Beer. I love it. And someone who loves me got me the Brooklyn Brew Shop’s Beer Making Kit as well as their Beer Making Book of small batch recipes for Christmas. Last night I made my first beer, their Everyday IPA. The kit comes with the equipment, malt, hops, and yeast needed to make a gallon. It’s the real stuff (not the premade Mr. Beer ingredients).

I love the story of the couple behind the kit making beer in their Brooklyn apartment and turning that into a business (why didn’t I think of this?). The design of the kit, the book, and the website are all well done. As a designer, I appreciate the quality and craft that appear to have gone into their product and service. While their recipe instructions and how to brew video are helpful, I thought I’d share me experience to help the other newbies out there, as I did have a few unanswered questions and difficulties.


It took me an hour or more just to orient myself around the directions and the preparation, which mostly involves sanitizing all the equipment. This does not include the time I spent days earlier reading about the few items I needed to supply (medium pot, funnel, and metal strainer) and buying a new pot.

The kit comes with sanitizer called C-Brite. There are some amazingly scary warnings on that tiny little packet. From my recollection, it said that if it touches your skin or your eyes or your clothes or you even breath the wrong way while handling the sanitizer YOU WILL DIE. This scared me a bit, so I used rubber gloves after asking my girlfriend* to search the Internet for C-Brite related deaths (she didn’t find any). Though in the video above, you will see they don’t use gloves. (*I highly recommend a partner to help decipher instructions, hold pots, and other two-brained, four-handed tasks.)

Also, I didn’t have enough ice that would be needed for the ice bath later in the process. So I had to run to the local shop (fortunately 100 feet from my apartment) to get a bag of ice.

Finally, I could not figure out how it was possible to make beer in just one pot, as the book suggested was possible, or two, which they recommend. My best guess was that it would take at least three pots (I was correct).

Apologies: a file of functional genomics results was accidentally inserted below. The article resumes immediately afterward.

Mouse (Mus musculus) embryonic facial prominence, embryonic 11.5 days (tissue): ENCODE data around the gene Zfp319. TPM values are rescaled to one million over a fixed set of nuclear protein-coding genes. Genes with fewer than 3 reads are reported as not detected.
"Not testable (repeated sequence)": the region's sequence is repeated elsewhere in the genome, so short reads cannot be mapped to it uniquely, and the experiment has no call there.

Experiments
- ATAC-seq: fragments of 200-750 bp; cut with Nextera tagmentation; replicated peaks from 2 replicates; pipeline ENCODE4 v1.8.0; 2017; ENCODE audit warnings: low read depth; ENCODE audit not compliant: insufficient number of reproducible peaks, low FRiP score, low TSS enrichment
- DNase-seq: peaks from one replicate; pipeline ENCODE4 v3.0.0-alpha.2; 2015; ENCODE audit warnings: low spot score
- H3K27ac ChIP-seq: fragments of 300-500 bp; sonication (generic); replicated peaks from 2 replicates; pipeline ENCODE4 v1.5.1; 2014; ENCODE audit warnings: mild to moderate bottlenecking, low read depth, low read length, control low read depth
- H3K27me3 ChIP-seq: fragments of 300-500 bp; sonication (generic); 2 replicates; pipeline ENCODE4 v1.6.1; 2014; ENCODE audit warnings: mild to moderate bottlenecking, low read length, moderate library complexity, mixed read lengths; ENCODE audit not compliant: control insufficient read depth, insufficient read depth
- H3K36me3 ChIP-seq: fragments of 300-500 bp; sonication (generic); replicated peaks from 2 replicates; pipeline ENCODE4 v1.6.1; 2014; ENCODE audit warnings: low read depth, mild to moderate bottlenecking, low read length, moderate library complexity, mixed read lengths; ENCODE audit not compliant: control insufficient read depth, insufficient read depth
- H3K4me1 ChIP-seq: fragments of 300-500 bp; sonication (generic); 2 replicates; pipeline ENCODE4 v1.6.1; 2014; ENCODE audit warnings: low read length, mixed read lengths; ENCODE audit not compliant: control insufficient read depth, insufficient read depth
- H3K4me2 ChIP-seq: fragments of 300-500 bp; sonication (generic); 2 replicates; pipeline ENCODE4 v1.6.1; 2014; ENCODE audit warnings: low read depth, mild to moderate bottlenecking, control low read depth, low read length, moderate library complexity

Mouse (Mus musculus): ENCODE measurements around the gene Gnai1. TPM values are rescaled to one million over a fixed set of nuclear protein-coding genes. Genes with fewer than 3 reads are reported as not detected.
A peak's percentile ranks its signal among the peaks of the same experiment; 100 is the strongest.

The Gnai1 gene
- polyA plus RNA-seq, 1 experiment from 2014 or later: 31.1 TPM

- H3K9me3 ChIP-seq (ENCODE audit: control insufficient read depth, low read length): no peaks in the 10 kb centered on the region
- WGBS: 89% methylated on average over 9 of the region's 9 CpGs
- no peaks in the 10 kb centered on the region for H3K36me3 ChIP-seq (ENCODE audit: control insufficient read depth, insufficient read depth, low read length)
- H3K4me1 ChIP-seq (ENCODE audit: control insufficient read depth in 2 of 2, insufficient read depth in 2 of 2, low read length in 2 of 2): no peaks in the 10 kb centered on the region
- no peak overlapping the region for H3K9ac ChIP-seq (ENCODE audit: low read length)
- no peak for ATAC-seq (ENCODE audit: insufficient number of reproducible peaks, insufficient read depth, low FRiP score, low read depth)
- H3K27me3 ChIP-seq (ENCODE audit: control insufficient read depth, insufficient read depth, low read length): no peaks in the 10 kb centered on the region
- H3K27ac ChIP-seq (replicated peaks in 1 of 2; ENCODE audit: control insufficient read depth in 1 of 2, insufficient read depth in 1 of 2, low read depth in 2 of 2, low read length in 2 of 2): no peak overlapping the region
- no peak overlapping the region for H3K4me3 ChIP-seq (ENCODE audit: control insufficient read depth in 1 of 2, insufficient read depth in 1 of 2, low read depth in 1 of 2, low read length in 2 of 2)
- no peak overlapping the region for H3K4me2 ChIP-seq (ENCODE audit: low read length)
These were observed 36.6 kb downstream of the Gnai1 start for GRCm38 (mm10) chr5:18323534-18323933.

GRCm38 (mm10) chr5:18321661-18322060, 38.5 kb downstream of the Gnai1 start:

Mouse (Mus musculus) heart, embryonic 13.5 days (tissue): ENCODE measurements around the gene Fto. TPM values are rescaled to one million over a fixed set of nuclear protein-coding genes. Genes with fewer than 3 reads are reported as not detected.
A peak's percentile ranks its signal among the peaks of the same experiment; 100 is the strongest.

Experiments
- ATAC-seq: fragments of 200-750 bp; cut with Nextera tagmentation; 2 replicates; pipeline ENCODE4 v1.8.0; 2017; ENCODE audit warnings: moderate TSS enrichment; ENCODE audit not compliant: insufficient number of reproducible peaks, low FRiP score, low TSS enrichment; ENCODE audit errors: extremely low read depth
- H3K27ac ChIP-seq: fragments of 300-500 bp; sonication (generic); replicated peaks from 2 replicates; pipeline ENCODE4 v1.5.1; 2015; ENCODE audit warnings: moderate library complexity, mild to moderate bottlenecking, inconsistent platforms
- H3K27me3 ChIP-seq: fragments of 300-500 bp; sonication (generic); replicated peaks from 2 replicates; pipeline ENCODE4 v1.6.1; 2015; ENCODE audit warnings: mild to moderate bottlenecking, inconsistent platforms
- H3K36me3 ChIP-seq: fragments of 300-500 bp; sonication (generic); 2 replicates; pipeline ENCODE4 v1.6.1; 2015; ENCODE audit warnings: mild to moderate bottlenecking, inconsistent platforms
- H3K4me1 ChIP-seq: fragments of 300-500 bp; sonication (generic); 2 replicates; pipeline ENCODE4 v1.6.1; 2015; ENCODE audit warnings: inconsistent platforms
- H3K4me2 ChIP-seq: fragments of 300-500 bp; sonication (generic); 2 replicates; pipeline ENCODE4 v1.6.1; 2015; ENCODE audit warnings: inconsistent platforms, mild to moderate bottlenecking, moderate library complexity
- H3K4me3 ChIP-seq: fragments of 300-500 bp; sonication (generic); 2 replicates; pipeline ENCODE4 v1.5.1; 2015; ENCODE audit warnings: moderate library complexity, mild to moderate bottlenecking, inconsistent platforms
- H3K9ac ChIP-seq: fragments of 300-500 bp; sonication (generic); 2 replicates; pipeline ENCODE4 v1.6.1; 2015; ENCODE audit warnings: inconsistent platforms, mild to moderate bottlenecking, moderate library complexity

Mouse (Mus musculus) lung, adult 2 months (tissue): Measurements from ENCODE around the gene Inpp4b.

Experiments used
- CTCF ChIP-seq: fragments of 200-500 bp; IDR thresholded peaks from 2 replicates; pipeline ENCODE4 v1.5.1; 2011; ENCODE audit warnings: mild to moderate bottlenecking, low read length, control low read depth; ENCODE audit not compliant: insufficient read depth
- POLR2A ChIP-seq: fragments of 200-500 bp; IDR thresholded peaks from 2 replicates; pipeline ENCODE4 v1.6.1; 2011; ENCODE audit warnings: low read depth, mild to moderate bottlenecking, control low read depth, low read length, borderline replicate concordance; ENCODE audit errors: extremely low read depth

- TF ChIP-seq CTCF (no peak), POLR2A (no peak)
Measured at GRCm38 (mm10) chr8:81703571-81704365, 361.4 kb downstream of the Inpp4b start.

After a good hour of doing all this and stressing myself out, I was ready to make some beer!

The Mash

Here you can see two of the pots I needed. The first for mashing in the malt. The second for the water needed for the sparge.

The mash was supposed to look like oatmeal, and it did. Early success!

For an hour I monitored the temperature to ensure it stayed between 144 and 152 degrees Fahrenheit. As indicated, I did not need to keep the heat on after adding the malt.

The Sparge

The real trouble came during the sparge phase, where I needed to separate the grains from the wort (If you don’t understand these terms, neither did I. But the recipe book is super helpful.). I needed to pour the mash through a strainer to collect the grains. But as the mash was in pot 1, and pot 2 contained water that was trying to reach 170 degrees Fahrenheit, I used a third pot to catch the wort.

I then put the strainer full of grains over pot 1 and poured the wort from pot 3 over the grains. Then I poured the water from pot 2 over the grains. Then I recirculated the wort through the grains as indicated.

In conclusion, I recommend three pots. (Ideally, each of these are 6 to 10 quarts. But I suggest two of them be at least 8 quarts.)

The Boil

Now I had wort! Yippee! Smelled like a brewery or sour bread. The next step involved boiling and adding the hops. No real trouble there, except I got scared by the warning in the instructions to make sure to keep it at a low boil. As soon as it got to a crazy boil, which took 45 minutes, I turned the heat down. Later, I wondered if this was a mistake, as the video shows crazy boiling.

Anyway hops smell great! These are cascade hops.

After the boil, cooling worked just as instructed: an ice cold bath.


When it cooled, I funneled the liquid into the fermenter and learned that I wanted a larger funnel and a finer strainer. But I had plenty of liquid to fill the fermenter, so it was all good. You can see the sanitizer liquid in the container to the left of the sink. At this point in the process, I needed to sanitize this and that as well as my hands a lot. I ended up overcoming my fears of death and dipping my hands in the sanitizer mixture. And I didn’t die. So that was good. I guess touching the powder will kill you, but after it’s dissolved in water it won’t. Either that or I’m super human.

Here you see my fermenting beer, just after adding the yeast. Nothing exciting happened until the following morning, when whirling and twirling bubbles flew around inside the fermenter like a violent storm. I hope that means it’s working!

All in all, it took me about four hours. I learned a lot about beer in the process. And I’ve likely changed my understanding of beer for life. In two to three days the bubbling will stop, and I’ll remove the tube and cap it. Then I’ll put it in a dark place for 11 days. Then bottle. The wait another two weeks.

Afterwards, I looked up other recipes, suppliers, and kits. I’m glad I got this one. I really dig the one-gallon jug. It makes about 10 beers. That seems like a good amount for me and my San Francisco apartment. I am considering a second kit so I can get two different recipes going and have new beer every two weeks or so instead of every month.

If you are new to this or just interested, I hope this was helpful. If you’re an expert and noticed a glaring fault in my process, please let me know!

Continue to Part 2